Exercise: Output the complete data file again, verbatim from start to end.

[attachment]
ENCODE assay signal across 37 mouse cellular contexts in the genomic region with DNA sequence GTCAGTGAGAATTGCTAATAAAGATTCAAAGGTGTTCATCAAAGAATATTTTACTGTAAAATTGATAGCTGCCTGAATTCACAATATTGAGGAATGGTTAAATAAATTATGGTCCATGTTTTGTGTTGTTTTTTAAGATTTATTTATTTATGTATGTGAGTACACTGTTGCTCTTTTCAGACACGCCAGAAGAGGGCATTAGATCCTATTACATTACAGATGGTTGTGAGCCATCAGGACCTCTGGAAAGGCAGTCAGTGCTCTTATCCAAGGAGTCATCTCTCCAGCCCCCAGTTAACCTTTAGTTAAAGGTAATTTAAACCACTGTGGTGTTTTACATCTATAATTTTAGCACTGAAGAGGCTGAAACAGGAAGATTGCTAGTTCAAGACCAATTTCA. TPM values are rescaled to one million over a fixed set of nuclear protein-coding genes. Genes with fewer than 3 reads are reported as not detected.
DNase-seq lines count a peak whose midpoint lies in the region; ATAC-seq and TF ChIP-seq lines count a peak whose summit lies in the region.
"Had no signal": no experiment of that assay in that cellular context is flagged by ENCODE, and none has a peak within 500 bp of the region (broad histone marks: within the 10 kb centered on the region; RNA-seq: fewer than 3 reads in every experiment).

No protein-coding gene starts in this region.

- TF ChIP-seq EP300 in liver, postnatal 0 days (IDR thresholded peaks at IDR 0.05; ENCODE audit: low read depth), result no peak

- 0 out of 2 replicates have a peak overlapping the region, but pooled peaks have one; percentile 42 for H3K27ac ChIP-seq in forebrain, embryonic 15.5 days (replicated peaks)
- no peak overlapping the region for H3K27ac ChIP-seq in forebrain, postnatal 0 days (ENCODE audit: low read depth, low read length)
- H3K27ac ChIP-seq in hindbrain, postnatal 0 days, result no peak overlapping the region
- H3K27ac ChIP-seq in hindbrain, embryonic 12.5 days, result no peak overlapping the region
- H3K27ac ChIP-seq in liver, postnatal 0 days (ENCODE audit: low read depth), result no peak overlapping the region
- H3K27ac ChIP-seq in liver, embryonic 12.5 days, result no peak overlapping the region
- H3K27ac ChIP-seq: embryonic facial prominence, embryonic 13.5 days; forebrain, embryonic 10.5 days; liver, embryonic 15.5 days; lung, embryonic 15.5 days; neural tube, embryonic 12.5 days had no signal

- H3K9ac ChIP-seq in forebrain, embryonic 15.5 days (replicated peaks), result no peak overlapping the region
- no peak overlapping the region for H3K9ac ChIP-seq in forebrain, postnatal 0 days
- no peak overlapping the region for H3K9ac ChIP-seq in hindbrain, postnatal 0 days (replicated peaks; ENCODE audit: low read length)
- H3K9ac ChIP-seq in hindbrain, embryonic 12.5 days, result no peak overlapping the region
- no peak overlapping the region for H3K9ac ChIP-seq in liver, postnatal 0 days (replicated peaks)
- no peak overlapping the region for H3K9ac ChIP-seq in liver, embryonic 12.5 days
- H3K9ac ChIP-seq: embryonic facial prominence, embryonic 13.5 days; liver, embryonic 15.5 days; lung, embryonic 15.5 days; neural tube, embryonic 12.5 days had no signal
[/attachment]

ENCODE assay signal across 37 mouse cellular contexts in the genomic region with DNA sequence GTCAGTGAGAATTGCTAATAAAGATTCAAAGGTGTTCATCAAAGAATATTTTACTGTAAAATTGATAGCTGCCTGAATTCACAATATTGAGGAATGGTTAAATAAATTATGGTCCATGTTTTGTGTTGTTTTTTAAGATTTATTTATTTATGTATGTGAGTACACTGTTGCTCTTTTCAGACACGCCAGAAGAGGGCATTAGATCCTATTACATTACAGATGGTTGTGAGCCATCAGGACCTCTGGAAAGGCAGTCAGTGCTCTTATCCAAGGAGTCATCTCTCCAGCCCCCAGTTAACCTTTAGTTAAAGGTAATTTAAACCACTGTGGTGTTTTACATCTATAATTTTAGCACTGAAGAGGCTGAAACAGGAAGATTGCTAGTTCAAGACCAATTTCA. TPM values are rescaled to one million over a fixed set of nuclear protein-coding genes. Genes with fewer than 3 reads are reported as not detected.
DNase-seq lines count a peak whose midpoint lies in the region; ATAC-seq and TF ChIP-seq lines count a peak whose summit lies in the region.
"Had no signal": no experiment of that assay in that cellular context is flagged by ENCODE, and none has a peak within 500 bp of the region (broad histone marks: within the 10 kb centered on the region; RNA-seq: fewer than 3 reads in every experiment).

No protein-coding gene starts in this region.

- TF ChIP-seq EP300 in liver, postnatal 0 days (IDR thresholded peaks at IDR 0.05; ENCODE audit: low read depth), result no peak

- 0 out of 2 replicates have a peak overlapping the region, but pooled peaks have one; percentile 42 for H3K27ac ChIP-seq in forebrain, embryonic 15.5 days (replicated peaks)
- no peak overlapping the region for H3K27ac ChIP-seq in forebrain, postnatal 0 days (ENCODE audit: low read depth, low read length)
- H3K27ac ChIP-seq in hindbrain, postnatal 0 days, result no peak overlapping the region
- H3K27ac ChIP-seq in hindbrain, embryonic 12.5 days, result no peak overlapping the region
- H3K27ac ChIP-seq in liver, postnatal 0 days (ENCODE audit: low read depth), result no peak overlapping the region
- H3K27ac ChIP-seq in liver, embryonic 12.5 days, result no peak overlapping the region
- H3K27ac ChIP-seq: embryonic facial prominence, embryonic 13.5 days; forebrain, embryonic 10.5 days; liver, embryonic 15.5 days; lung, embryonic 15.5 days; neural tube, embryonic 12.5 days had no signal

- H3K9ac ChIP-seq in forebrain, embryonic 15.5 days (replicated peaks), result no peak overlapping the region
- no peak overlapping the region for H3K9ac ChIP-seq in forebrain, postnatal 0 days
- no peak overlapping the region for H3K9ac ChIP-seq in hindbrain, postnatal 0 days (replicated peaks; ENCODE audit: low read length)
- H3K9ac ChIP-seq in hindbrain, embryonic 12.5 days, result no peak overlapping the region
- no peak overlapping the region for H3K9ac ChIP-seq in liver, postnatal 0 days (replicated peaks)
- no peak overlapping the region for H3K9ac ChIP-seq in liver, embryonic 12.5 days
- H3K9ac ChIP-seq: embryonic facial prominence, embryonic 13.5 days; liver, embryonic 15.5 days; lung, embryonic 15.5 days; neural tube, embryonic 12.5 days had no signal